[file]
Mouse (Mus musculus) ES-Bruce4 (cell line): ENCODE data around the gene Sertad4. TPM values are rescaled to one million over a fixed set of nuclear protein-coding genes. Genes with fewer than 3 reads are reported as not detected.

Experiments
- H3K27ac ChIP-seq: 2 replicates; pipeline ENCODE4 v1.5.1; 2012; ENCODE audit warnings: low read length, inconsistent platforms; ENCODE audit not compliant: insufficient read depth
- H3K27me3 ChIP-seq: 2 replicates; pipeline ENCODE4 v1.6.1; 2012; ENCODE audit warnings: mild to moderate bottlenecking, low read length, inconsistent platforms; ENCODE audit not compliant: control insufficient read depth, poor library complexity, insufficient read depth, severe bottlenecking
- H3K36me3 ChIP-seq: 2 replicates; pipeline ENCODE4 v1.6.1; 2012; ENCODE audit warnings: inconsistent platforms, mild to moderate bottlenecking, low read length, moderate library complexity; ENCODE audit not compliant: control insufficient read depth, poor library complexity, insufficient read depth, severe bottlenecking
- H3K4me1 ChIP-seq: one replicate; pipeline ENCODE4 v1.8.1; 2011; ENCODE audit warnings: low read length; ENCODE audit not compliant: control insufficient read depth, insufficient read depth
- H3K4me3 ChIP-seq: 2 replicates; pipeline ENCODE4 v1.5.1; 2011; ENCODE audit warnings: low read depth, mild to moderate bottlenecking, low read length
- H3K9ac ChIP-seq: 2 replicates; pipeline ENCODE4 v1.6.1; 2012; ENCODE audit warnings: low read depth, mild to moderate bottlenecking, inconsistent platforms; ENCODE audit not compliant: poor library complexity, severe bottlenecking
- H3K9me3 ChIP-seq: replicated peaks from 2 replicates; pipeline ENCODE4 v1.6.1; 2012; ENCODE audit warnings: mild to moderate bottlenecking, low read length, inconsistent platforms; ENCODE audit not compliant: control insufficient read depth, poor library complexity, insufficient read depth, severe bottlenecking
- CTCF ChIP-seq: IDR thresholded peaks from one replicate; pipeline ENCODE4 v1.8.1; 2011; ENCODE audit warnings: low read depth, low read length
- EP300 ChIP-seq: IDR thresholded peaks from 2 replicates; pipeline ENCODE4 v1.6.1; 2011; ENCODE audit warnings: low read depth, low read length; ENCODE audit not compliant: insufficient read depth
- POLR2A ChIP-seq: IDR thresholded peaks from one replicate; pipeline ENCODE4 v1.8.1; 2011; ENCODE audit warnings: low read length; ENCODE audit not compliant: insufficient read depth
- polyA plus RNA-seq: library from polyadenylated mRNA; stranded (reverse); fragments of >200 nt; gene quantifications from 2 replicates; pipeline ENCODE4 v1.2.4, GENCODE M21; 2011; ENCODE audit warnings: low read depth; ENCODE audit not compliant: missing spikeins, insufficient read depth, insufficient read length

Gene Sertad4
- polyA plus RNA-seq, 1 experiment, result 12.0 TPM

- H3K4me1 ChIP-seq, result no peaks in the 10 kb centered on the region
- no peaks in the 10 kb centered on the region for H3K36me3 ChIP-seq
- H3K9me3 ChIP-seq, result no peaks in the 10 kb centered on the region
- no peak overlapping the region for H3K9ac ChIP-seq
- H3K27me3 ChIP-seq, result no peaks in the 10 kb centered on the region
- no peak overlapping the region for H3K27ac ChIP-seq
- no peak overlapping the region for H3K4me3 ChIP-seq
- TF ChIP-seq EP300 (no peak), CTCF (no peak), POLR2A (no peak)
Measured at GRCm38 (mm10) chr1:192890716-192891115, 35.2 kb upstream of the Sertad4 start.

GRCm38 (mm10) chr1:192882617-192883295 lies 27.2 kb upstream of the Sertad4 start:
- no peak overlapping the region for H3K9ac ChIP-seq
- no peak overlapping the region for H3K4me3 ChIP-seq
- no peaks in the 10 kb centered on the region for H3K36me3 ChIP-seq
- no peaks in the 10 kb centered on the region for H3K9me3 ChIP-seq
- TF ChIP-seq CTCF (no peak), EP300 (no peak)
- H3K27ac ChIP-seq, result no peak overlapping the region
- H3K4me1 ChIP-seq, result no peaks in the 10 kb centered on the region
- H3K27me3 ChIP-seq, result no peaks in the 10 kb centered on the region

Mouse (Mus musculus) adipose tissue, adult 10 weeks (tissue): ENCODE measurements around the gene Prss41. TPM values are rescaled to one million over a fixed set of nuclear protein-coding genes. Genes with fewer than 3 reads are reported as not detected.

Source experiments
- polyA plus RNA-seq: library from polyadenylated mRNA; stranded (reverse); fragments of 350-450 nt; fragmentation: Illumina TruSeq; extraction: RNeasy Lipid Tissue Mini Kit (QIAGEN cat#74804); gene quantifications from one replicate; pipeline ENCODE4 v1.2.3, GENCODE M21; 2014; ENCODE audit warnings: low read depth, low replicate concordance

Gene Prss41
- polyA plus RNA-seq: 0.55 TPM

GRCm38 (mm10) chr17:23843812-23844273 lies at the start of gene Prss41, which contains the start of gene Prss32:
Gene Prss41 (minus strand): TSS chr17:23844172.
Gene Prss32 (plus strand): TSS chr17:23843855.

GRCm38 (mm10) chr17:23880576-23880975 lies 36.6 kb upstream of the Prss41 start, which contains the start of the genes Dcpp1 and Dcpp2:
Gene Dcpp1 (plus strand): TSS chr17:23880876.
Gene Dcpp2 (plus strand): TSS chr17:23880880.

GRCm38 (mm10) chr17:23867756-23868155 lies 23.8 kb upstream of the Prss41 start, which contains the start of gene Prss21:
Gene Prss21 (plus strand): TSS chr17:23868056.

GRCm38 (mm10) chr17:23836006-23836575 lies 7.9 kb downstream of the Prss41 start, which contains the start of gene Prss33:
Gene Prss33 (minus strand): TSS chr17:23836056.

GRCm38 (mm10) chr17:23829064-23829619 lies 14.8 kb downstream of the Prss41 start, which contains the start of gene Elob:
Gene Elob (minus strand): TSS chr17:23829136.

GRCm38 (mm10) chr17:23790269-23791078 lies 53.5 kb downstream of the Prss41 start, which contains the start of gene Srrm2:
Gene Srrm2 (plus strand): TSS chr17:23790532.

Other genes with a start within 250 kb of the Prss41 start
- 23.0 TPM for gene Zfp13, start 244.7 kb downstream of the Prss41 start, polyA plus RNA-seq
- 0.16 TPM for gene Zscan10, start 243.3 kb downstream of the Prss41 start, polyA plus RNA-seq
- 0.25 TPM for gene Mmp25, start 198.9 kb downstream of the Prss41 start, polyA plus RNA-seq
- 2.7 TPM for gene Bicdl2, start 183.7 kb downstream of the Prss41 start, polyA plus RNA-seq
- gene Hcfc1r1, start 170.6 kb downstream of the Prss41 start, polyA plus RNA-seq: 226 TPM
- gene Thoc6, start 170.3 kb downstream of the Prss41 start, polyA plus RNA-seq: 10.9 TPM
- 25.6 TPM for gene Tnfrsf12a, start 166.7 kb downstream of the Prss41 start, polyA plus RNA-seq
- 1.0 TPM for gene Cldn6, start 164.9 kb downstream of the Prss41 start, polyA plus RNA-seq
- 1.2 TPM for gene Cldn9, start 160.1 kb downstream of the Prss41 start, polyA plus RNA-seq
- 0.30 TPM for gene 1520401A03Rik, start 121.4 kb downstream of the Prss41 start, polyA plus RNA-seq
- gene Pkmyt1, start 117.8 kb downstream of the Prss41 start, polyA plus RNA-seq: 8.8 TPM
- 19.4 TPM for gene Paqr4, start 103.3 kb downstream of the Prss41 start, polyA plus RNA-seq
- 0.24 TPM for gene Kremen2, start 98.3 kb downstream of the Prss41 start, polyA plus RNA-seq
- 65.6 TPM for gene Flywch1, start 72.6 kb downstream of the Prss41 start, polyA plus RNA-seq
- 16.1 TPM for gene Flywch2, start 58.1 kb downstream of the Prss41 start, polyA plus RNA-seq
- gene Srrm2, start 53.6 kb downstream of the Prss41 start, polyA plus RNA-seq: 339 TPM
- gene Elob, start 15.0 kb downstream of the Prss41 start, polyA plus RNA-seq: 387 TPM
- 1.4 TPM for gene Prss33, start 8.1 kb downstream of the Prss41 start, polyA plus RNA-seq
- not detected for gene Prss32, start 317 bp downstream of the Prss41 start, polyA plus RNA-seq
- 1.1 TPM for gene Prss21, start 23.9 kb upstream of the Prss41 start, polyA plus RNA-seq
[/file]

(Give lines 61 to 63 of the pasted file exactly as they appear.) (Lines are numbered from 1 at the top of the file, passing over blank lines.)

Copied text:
- 1.0 TPM for gene Cldn6, start 164.9 kb downstream of the Prss41 start, polyA plus RNA-seq
- 1.2 TPM for gene Cldn9, start 160.1 kb downstream of the Prss41 start, polyA plus RNA-seq
- 0.30 TPM for gene 1520401A03Rik, start 121.4 kb downstream of the Prss41 start, polyA plus RNA-seq